In Klinenberg’s social autopsy of the Chicago heat wave, social isolation was brought to the forefront as a variable that exponentially increased a victim’s chance of dying. Listening to a podcast, This American Life 346: Home Alone, (the stories of Mary Ann, Cleavis and Jennifer) you distinguish the difference between living alone (residing in a household by yourself), being isolated (little to no social capital), being reclusive (keeping to oneself to the point where one doesn’t come out of their homes) and being lonely (feeling lonesome). All of these concepts contributes to social isolation. In Klinenberg’s article, many victims of the Chicago heat wave were described as “reclusive”, “no known relatives”, and kept to themselves. The elderly population were more likely to experience desertion, urban isolation, reclusion, and fear. Leaving them vulnerable and more susceptible to dehydration and heat strokes during the 1995 Chicago heat wave.
I took an ethnographic tour of Bay Ridge, looking for any senior centers or spaces where adults and the elderly living in Bay Ridge can foster social capital, circumventing social isolation. I walked from 86th street and Fort Hamilton Parkway to 101st street and Fort Hamilton Parkway (alongside the Gowanus Expressway).
On my tour, I saw a medium sized park named John J Carty Park, where many Muslim middle aged women were sitting on park benches, conversing with one another while watching their children play. I saw a middle aged man feeding peanuts to squirrels, while two other elderly men were playing a game of chess on the park tables. I observed that this park was a physical environment that welcomed social interaction as a public area (as well as an area to meditate/exercise in, if you don’t have the means to go to the gym). The park tables that were considerably well-kept (for games of chess), the two (male and female) bathrooms in the front of the park were full functioning and open to the public (making it easier to access the park and not worry about having no access to a lavatory), and the playground that was safe for children to play in (little to no litter, playground toys weren’t hazardous).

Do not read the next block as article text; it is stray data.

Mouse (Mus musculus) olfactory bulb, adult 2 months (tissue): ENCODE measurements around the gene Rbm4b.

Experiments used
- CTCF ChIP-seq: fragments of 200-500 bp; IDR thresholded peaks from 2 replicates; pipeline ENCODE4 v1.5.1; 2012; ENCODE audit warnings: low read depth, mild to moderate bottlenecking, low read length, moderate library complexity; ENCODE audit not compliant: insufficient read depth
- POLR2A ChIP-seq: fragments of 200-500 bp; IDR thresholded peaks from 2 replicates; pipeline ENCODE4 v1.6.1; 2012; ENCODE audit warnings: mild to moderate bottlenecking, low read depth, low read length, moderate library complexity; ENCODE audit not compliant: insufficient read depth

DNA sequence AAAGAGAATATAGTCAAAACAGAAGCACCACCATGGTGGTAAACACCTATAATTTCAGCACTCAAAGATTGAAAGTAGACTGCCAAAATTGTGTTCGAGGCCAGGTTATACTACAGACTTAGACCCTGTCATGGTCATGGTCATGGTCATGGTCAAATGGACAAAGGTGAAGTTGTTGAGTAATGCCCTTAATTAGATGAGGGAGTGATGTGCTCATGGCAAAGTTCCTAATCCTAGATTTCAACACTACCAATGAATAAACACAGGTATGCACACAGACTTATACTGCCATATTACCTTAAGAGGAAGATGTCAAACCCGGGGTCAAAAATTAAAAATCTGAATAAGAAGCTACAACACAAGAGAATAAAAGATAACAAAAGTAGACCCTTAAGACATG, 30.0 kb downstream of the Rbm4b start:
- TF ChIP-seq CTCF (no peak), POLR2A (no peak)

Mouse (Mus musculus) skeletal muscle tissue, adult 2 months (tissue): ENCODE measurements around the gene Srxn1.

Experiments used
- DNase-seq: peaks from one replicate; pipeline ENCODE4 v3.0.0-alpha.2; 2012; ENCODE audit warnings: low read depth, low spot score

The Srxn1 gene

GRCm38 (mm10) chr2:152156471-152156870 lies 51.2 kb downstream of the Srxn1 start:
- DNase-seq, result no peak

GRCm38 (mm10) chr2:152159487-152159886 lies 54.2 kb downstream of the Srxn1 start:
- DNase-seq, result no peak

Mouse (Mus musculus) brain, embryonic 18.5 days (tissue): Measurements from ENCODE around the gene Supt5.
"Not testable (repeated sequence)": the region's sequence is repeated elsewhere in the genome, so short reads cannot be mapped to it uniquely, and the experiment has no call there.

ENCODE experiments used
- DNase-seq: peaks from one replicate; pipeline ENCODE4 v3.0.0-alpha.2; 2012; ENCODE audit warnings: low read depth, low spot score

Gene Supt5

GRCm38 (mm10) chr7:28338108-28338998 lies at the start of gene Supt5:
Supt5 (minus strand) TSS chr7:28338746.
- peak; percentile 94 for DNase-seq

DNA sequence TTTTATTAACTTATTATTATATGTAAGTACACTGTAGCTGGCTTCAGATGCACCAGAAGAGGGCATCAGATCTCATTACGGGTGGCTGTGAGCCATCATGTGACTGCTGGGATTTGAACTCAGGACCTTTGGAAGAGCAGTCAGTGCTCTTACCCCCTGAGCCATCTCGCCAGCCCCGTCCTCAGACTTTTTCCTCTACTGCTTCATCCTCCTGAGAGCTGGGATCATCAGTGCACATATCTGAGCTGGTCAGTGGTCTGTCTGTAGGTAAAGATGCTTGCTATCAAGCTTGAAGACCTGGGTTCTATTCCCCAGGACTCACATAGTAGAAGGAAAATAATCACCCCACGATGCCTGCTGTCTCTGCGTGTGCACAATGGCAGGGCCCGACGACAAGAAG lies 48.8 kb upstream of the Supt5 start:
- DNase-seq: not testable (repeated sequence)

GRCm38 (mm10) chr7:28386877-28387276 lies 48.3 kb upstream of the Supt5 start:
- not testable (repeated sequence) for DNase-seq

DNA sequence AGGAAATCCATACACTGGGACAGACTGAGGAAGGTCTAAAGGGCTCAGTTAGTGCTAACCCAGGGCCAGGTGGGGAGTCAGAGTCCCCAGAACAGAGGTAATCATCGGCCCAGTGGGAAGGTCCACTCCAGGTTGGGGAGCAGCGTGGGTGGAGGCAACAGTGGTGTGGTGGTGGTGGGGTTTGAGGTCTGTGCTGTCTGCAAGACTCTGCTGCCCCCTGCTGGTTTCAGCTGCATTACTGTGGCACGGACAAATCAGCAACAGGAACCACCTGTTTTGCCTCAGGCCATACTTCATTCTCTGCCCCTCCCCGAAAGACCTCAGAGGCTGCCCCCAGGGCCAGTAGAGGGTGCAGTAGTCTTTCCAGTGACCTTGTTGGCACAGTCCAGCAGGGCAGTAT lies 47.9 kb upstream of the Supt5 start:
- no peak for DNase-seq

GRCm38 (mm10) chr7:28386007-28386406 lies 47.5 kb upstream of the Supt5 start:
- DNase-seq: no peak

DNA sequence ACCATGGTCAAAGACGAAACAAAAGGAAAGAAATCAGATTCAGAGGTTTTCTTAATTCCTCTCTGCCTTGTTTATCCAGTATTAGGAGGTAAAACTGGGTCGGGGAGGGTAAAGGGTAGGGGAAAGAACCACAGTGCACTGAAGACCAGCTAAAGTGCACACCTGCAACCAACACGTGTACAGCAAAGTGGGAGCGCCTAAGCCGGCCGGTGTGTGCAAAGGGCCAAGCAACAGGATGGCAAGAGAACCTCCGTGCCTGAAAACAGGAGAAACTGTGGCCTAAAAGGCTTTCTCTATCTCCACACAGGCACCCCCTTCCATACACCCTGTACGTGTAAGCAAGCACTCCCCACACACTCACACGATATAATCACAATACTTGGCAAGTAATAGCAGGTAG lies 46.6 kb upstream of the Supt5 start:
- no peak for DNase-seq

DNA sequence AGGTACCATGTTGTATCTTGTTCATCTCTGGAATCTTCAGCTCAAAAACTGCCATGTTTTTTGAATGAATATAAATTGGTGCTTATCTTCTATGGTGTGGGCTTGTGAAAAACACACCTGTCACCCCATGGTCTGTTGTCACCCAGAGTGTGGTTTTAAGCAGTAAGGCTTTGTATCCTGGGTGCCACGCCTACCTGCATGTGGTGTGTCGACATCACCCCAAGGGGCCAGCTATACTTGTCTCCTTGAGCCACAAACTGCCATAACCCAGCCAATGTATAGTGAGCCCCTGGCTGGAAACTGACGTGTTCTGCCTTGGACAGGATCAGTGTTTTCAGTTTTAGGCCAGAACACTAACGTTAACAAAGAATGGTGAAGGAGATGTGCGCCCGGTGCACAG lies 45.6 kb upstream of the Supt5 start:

A few yards down from John J Carty Park, I saw the Fort Hamilton Senior Recreation Center. When I went inside, I only saw a few elderly people (mainly elderly men wearing veteran hats) engaged in coloring their coloring books and listening to an Elvis track on a radio in low volume. A recreation center targeted to the elderly provides an environment for them to engage in social interactions with peers preventing social isolation. However, to see so few people in there was a bit unnerving. Inaccessibility due to limited transportation, poverty and/or fear of crime were a few reasons that came to mind when rationalizing why the number of people in the recreation center were so few.
I continued walking to Shore Road and came across the United States Army Garrison Fort Hamilton (a military base) seeing little no people walking around. People mostly travel by car to go in and out of the United States Army Garrison military base, which is underneath highway entrance to the Verrazano Bridge. There is a gate in front of the United States Army Garrison military base, preventing you from going inside, but allowing you to see the army soldiers inside. There are a lot of veterans that live in my neighborhood and the military base provides support to these neighboring veterans through community events and providing resources targeting people who have been and are in the military (including mental health and medical resources).
Once I finished my ethnographic tour of Bay Ridge, at the Dover Patrol Monument in John Paul Jones Park (on 101st street), I noticed that there weren’t as many people in this park as I saw in John J Carty Park. I attributed this to the fact that John Paul Jones Park is closer to the water (making temperatures cooler), has a monument in it (and not a playground like the John J Carty Park does) and is located farther away from the subway and store fronts that are usually congested with people. Although John Jones Park is more windy and quiet, it’s a place where the elderly can take a long stroll in a pace of their own (not being push or shoved out of someone’s way) and there’s a lower chance of getting injured from running into a group of children playing and their toys. John Paul Jones Park is a place that is ideal for those who want to avoid loud noises, yet still take in a breath of fresh air, get some day light, and walk (exercise) in.
I took a virtual ethnographic tour of my neighborhood, Bay Ridge and found that there are many modes of transportation hubs including cab services, busses, and trains that go to New York City and other parts of Brooklyn. Looking online at Bay Ridge’s 2015 Community Health Profile, I found that more than 39% of residents living in Bay Ridge are above 45 years old. Bay Ridge’s social environment prevents social isolation by having different facilities offer resources and services and community events that benefits residents along with a physical environment that welcomes social interactions.
Klinenberg E. Dying Alone. Ethnography. 2001;2(4):501-531. doi:10.1177/14661380122231019.